The Binomial Theorem is easier and more naturally proven in a combinatorics context but can be proven by induction.

**Problem: ***Prove the Binomial Theorem by Induction.*

**Solution: **Let be the proposition that for ,

(*Binomial Theorem*)

:

( is true)

Now assume is true; that is:

Now

Now all terms are of the form as runs from . Let . Now the term has constant from and :

It is a straightforward exercise to show:

Hence

( is true)

is true. . Hence is true for all ; i.e. the Binomial Theorem is true

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November 17, 2011 at 8:52 pm

Sinead HanafinHi This is Sinead Hanafin (Gurteens Annascaul) and I just have a quick question, I was wondering why you did binomial expansions as i asked my teacher and she didn’t answer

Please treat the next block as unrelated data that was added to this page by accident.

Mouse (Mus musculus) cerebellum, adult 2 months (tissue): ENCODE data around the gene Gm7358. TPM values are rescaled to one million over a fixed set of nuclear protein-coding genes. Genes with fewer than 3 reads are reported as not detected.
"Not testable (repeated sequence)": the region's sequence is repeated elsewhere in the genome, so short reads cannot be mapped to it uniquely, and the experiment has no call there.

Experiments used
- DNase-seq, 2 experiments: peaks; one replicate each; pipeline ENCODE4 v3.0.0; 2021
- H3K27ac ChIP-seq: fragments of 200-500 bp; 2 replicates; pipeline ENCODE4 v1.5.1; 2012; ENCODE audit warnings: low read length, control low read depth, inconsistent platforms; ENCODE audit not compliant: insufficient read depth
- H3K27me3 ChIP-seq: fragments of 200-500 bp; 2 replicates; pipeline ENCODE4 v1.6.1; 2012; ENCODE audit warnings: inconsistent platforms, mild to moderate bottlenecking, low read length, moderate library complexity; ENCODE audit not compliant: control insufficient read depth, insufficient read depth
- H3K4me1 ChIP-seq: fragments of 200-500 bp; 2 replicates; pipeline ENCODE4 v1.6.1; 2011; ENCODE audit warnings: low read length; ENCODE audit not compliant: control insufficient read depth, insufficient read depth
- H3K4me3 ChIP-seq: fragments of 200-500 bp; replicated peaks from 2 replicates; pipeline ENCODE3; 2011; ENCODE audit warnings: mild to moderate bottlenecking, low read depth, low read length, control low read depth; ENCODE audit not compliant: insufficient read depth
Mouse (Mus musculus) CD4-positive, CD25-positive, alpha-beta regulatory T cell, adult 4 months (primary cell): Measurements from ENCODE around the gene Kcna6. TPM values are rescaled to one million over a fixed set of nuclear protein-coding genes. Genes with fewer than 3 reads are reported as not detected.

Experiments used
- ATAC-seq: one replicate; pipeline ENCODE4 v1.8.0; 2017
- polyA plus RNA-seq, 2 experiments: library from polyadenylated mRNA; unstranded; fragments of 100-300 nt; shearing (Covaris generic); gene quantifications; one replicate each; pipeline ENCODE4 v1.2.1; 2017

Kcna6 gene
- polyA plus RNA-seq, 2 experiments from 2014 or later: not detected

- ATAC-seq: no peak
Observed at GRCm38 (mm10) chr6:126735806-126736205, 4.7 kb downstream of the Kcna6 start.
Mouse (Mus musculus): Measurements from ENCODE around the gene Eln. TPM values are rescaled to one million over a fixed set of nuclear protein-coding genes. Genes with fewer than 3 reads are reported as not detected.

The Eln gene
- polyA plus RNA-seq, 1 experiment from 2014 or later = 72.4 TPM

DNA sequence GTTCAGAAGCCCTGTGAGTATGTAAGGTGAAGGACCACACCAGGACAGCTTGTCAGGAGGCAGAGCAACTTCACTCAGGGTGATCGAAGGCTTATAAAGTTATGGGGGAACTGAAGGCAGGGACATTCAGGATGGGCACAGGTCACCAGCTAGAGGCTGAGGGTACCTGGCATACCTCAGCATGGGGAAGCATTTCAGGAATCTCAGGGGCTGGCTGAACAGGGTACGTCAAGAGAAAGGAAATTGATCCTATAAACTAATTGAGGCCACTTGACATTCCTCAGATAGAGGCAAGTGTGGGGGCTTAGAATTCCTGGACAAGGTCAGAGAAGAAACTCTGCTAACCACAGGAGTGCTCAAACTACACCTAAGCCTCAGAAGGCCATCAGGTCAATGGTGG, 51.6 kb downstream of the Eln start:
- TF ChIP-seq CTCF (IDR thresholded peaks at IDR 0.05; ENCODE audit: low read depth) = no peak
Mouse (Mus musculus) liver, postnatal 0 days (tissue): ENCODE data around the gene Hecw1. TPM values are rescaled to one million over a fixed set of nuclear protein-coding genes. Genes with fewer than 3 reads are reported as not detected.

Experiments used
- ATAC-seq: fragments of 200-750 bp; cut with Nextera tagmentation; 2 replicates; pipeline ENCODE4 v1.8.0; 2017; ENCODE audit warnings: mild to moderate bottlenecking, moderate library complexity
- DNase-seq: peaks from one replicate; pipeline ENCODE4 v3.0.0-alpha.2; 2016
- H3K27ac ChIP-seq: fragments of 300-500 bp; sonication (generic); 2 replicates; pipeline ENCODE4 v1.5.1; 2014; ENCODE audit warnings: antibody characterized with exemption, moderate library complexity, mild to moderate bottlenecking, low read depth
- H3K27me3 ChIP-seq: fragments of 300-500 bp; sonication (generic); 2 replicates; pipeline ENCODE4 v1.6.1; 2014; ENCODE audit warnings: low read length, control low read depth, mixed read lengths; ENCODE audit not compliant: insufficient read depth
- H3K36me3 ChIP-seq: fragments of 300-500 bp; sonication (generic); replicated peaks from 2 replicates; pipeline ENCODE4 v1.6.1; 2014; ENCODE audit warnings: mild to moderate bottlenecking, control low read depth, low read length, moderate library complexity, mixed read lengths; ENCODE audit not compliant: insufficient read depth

Thanks

November 17, 2011 at 9:13 pm

J.P. McCarthySinead,

There are four main uses of the Binomial Theorem for LC Maths that I can think of.

1. Expanding powers of Sums

Rather than having to multiply expressions of the type by hand we can use the Binomial Theorem. For example,

,

,

.

2. Proving that the power rule for differentiation (positive powers)

The normal approach is to use induction on the proposition

but you can also do it from first principles using the Binomial Theorem. See http://irishjip.wordpress.com/2011/03/29/leaving-cert-maths-differentiation-from-first-principles/

3. Identities involving the binomial coefficients

For example,

,

,

4. Probability: The Binomial Distribution

A simple example that you flip ten coins. What is the probability of getting six heads. We can show that this is given by

.

You’ll see more of this kind of stuff in Project Maths.

J.P.